Salmonellae are Enterobacteriaceae that cause a spectrum of diseases in humans and animals, including enteric (typhoid) fever and gastroenteritis. Typhoid fever, caused primarily by Salmonella enterica serovar Typhi (S. Typhi), is a life-threatening systemic disease that is responsible for significant morbidity and mortality annually worldwide. Approximately 3-5% of individuals infected with S. Typhi become chronic carriers with the gallbladder (GB) as the site of persistence. S. Typhi is a human-restricted pathogen, therefore asymptomatic carriers represent a critical reservoir for further spread of disease. We have demonstrated that gallstones aid in the development and maintenance of GB carriage in a mouse model and in humans, serving as a substrate to which salmonellae attach and form a protective biofilm. However, the molecular basis of chronic carriage of Salmonella in the GB, both from the host and bacterial perspectives, is poorly understood. Our goal is to better understand the environment that allows for asymptomatic chronic carriage and to develop therapies to reverse/prevent it.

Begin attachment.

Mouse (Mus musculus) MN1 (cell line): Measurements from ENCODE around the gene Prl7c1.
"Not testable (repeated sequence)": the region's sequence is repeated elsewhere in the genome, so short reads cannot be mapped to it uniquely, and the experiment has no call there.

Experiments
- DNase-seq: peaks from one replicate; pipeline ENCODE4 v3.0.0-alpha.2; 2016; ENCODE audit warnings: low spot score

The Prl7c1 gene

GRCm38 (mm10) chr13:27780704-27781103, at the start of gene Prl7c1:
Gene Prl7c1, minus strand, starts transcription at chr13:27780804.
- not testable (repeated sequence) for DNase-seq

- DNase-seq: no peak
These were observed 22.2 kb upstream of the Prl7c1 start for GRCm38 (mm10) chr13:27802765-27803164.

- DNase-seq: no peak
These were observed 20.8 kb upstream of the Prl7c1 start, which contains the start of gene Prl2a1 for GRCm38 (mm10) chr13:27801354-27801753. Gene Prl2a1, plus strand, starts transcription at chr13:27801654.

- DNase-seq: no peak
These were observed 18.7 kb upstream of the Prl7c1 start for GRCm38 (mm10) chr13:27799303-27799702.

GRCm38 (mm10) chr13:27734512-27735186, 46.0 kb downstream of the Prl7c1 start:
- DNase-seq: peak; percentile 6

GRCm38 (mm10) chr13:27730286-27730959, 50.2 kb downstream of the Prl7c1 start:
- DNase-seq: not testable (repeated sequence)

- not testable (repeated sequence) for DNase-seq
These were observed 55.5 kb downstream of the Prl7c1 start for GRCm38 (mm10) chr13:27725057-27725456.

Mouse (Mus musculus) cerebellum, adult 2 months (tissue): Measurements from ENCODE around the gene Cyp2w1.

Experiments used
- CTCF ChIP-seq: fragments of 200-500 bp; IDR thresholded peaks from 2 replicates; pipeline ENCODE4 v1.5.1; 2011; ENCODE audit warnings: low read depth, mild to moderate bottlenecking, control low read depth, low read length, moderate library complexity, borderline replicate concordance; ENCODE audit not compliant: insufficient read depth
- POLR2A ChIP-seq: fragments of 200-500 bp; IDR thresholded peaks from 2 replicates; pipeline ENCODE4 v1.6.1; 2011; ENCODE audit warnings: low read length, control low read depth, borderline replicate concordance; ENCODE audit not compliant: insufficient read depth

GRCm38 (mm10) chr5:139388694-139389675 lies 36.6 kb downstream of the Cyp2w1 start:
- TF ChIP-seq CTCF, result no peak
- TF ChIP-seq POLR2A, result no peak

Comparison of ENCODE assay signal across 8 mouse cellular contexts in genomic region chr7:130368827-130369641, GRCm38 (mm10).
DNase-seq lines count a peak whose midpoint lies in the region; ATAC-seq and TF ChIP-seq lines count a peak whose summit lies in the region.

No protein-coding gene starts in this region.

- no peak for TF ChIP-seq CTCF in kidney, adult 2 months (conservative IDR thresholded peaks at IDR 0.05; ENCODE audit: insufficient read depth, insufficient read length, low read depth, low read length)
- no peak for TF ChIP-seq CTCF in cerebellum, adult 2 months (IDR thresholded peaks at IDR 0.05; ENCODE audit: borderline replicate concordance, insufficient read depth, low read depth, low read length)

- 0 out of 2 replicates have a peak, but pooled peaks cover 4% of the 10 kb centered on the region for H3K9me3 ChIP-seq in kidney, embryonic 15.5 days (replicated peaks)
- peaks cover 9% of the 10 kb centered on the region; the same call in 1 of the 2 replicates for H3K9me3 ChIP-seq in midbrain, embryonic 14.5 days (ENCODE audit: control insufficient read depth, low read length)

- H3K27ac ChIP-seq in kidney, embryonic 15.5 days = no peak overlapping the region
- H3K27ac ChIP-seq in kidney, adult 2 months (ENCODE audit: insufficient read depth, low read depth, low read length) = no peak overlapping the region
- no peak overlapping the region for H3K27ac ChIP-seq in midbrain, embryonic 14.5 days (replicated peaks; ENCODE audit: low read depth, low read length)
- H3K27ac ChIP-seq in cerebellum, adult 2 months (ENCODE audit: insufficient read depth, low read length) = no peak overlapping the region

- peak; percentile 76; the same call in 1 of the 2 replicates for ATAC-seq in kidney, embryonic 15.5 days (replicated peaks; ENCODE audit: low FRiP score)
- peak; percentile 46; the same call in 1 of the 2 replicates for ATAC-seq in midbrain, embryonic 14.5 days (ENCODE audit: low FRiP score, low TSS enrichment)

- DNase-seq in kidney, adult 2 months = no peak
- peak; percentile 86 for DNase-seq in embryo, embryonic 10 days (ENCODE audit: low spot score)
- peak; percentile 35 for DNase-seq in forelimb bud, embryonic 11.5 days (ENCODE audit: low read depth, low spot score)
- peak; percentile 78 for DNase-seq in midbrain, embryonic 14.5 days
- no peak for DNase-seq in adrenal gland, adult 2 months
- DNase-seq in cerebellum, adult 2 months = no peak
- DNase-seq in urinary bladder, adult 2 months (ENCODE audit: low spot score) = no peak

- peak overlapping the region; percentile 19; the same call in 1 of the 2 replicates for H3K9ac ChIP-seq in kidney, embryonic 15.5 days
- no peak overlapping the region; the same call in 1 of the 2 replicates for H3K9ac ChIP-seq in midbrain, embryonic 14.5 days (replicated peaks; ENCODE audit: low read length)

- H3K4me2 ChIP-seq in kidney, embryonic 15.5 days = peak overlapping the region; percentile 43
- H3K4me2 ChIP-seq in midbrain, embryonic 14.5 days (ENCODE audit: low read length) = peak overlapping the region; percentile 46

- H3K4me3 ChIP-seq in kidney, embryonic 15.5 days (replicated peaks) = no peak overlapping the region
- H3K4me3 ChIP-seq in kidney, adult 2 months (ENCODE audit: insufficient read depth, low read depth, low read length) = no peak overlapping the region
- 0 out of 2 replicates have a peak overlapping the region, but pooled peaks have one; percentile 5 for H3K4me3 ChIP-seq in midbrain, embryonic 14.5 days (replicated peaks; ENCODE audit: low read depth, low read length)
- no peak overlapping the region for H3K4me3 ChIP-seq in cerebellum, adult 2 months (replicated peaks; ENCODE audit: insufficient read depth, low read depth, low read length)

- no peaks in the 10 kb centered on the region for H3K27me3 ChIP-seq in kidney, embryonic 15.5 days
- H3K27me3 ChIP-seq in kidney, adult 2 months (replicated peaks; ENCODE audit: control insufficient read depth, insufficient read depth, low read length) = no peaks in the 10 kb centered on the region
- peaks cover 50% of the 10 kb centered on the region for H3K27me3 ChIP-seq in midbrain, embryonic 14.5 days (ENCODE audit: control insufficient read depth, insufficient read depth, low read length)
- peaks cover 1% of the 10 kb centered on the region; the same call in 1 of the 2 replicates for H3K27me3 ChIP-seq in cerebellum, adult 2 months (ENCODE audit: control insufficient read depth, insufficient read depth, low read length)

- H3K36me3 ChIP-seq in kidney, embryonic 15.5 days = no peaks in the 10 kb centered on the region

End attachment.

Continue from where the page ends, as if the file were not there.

In Aim 1 of this application, we will examine the ongoing dynamics of the GB response to Salmonella colonization in our gallstone mouse model to better understand the role of the host in permitting asymptomatic chronic carriage. We will focus on the role of immune factors in this process, including IL-10, which we have demonstrated to participate in the development of GB chronic colonization.
In Aim 2, we examine the bacterium throughout the establishment of chronic infection, including genes specifically expressed in carriers and putative GB-driven pathoadaptive mutations.
In Aim 3, we expand the development of novel treatments for chronic carriage that have emerged from our discovery research efforts. These approaches target kinases required for biofilm formation and the gallstone itself. This work will identify key host and bacterial factors at play during chronic infection of the GB by Salmonella, thus presenting new targets for therapeutic/preventive approaches to eliminate the carrier state.
Research proposed in this application will support pioneering studies on the development and treatment of Salmonella gallbladder carriage (aka 'Typhoid Marys'). As we have demonstrated a role for Salmonella biofilm formation on gallstones as a primary mechanism of carriage, we propose to determine both the host (gallbladder) and bacterial responses that allow carriage to develop and persist. This work will also further develop novel therapeutic interventions to prevent the development/maintenance of S. Typhi gallbladder carriage.
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